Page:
Center for Studying Health System Change

Providing Insights that Contribute to Better Health Policy


Insurance Coverage & Costs Costs The Uninsured Private Coverage Employer Sponsored Individual Public Coverage Medicare Medicaid and SCHIP Access to Care Quality & Care Delivery Health Care Markets Issue Briefs Data Bulletins Research Briefs Policy Analyses Community Reports Journal Articles Other Publications Surveys Site Visits Design and Methods Data Files

Printable Version Untitled Document

Overview of Potential role of Purchasing Pools for Tax Credits

           DR. TRUDE: Excuse me a moment while we get this.
           DR. TRUDE: Thank you for waiting.
           There’s growing bipartisan support for expanding health insurance coverage through tax credits. Yet some are concerned that a stand-alone tax credit may not be as effective because it relies on people buying their health insurance coverage on the individual market.
           Today our panelists will be discussing a policy that seeks to bypass the individual market by linking tax credits to purchasing pools. I’ll be providing the groundwork for that discussion. First I’ll briefly touch on problems of the individual, like I mentioned, a key issue facing a stand-alone tax credit policy. Next I’ll discuss how purchasing pools use large employers as their role model in the hopes of gaining the same advantages. Then I’ll discuss some of the issues for linking tax credits to purchasing pools. And finally, I’ll wrap up with a score card for you to use when assessing the various approaches and their implications.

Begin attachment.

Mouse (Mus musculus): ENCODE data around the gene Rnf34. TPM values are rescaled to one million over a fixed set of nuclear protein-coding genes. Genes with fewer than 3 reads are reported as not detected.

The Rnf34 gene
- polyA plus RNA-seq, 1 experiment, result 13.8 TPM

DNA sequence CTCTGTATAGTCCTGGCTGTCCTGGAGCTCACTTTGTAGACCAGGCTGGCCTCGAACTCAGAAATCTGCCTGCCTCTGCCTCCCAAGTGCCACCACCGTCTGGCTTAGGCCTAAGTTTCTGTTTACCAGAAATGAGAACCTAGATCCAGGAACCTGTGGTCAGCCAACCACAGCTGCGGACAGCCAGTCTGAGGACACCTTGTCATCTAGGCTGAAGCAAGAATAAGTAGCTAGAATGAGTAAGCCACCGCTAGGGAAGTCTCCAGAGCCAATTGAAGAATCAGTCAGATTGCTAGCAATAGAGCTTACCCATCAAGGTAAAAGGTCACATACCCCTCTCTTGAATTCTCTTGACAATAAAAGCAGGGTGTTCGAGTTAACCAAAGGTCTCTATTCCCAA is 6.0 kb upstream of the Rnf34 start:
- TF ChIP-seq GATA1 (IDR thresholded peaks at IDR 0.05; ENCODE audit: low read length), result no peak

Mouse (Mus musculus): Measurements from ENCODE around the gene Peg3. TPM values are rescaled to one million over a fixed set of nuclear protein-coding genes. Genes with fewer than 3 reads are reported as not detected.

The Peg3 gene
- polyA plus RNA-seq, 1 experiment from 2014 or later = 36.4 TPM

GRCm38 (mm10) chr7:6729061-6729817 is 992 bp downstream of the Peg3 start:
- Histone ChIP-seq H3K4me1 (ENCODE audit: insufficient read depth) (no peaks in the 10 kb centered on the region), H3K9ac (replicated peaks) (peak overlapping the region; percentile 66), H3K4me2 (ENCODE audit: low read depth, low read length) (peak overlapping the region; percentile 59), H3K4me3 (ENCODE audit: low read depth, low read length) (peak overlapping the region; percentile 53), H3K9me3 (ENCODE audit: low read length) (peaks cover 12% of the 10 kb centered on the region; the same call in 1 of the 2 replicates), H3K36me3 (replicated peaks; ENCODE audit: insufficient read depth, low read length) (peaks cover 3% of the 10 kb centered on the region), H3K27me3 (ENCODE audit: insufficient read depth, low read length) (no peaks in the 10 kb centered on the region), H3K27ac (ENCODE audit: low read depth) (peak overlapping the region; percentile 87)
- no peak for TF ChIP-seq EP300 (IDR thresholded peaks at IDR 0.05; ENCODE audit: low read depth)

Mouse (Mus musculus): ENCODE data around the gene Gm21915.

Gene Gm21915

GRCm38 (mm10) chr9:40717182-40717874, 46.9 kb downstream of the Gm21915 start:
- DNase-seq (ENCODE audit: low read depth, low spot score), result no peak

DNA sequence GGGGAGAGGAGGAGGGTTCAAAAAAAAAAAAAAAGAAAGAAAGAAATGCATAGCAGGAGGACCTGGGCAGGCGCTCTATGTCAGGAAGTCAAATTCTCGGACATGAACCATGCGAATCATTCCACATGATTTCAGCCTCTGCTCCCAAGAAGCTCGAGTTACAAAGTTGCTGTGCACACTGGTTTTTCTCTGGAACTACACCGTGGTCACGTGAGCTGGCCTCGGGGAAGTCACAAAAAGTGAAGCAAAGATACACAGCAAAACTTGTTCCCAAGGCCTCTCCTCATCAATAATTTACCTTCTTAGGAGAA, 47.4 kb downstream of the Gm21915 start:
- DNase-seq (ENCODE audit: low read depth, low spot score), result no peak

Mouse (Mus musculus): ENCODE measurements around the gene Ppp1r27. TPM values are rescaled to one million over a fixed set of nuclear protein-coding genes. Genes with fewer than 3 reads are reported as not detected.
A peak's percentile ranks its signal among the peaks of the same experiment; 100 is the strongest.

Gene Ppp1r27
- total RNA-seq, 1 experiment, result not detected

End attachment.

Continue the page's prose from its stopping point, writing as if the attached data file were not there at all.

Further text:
Although bipartisan support is growing for tax credits for the uninsured, some question whether this would work without reforms to the individual market. Individuals buying health insurance have little bargaining clout. Overhead costs are higher, and older and sicker people have trouble obtaining and affording individual policies. For example, in the individual market, a health plan product would cost twice as much for a 50-year old as for a 25-year-old.
           On the other hand, a large employer brings together a diverse group of people, including both the sicker and healthier workers, young and old. The large employer pools these risks to workers pay the same amount regardless of their individual risk. In addition, large employers have bargaining clout. They standardize benefits, allowing comparison by price, and they gain efficiencies by coordinating enrollment and providing other administrative functions.
           Purchasing pools provide a mechanism for bringing individuals together like a large employer, but there have been challenges with this approach. In general, voluntary purchasing cooperatives have had a poor track record. Many have had little success expanding coverage for the uninsured, and have not gained significant market clout. In addition, purchasing cooperatives have struggled to gain the participation of brokers and health plans, key stakeholders in every health insurance market.
           And linking purchasing pools to tax credits is going to present its own set of complex design issues. We can gain an understanding of the participation of key stakeholders from research on purchasing cooperatives from people like Mark Hall and from HSC’s third visit to each of its 12 communities. As part of that third visit, we placed a special emphasis on purchasing cooperatives for small businesses and the role of brokers. Brokers help educate their clients about health insurance options and help them identify what type of insurance is available at what price. They also have an ongoing relationship, and tend to be there for handling grievances. My best example was being shown a 20-page fax of medical claims that the broker was then expected to figured out.
           We found that in several of our sites, purchasing cooperatives had first hoped to bypass brokers and save the cost of the brokers’ commission. They quickly had to reverse themselves and bring brokers back into the picture. One association in the Boston market had its membership triple in the last two years after bringing in outside brokers. Operational issues can also affect whether brokers bring clients into a purchasing cooperative.